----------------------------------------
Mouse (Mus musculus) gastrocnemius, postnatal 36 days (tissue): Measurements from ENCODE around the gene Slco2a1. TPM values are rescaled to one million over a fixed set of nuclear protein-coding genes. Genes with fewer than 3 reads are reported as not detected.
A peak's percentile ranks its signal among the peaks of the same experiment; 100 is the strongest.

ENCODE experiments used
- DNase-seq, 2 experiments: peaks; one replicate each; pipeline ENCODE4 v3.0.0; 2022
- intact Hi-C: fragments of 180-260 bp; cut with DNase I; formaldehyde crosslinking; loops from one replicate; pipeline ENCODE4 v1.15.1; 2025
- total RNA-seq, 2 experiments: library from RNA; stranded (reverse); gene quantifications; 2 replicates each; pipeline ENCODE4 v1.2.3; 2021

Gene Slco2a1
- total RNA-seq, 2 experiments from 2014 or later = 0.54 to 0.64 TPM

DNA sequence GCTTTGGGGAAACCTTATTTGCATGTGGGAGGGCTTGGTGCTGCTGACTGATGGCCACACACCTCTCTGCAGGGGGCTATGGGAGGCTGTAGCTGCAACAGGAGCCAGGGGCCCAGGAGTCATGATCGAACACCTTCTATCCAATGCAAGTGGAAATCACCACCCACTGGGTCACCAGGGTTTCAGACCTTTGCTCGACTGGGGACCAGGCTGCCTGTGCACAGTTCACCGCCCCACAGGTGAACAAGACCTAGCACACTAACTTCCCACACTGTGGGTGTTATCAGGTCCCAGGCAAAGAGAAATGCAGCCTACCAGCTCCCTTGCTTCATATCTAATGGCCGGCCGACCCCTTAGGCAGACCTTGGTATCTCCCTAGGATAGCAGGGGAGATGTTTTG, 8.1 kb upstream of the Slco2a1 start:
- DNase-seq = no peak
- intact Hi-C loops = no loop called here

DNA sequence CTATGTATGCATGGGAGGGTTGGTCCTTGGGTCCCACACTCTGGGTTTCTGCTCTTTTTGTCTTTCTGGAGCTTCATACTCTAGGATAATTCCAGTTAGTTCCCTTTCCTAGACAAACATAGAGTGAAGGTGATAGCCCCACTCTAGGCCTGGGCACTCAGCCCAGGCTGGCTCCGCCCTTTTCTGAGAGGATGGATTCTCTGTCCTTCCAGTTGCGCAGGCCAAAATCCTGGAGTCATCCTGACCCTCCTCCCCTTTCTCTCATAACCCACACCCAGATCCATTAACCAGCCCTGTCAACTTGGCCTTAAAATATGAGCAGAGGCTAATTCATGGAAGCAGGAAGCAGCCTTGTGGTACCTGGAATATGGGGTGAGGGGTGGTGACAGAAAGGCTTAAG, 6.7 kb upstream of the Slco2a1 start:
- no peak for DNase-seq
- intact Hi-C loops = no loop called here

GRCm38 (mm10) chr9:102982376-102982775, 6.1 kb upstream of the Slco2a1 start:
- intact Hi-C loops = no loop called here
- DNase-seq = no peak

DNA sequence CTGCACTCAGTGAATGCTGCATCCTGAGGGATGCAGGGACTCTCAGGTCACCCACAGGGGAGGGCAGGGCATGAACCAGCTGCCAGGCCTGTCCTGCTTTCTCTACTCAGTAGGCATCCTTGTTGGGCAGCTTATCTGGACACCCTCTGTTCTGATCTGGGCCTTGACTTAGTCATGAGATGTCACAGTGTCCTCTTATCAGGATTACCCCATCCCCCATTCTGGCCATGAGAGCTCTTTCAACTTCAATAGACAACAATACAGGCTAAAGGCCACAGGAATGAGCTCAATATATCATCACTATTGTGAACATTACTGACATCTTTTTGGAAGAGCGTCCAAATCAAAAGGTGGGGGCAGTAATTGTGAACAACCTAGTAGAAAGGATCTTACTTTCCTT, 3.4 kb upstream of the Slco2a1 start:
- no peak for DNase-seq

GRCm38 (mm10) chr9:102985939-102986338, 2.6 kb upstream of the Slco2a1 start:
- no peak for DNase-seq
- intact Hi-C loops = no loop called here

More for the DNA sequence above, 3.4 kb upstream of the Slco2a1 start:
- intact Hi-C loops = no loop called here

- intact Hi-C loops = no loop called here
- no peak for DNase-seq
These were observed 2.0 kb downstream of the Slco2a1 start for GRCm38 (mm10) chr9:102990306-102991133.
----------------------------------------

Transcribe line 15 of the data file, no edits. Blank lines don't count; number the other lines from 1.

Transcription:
GRCm38 (mm10) chr9:102982376-102982775, 6.1 kb upstream of the Slco2a1 start: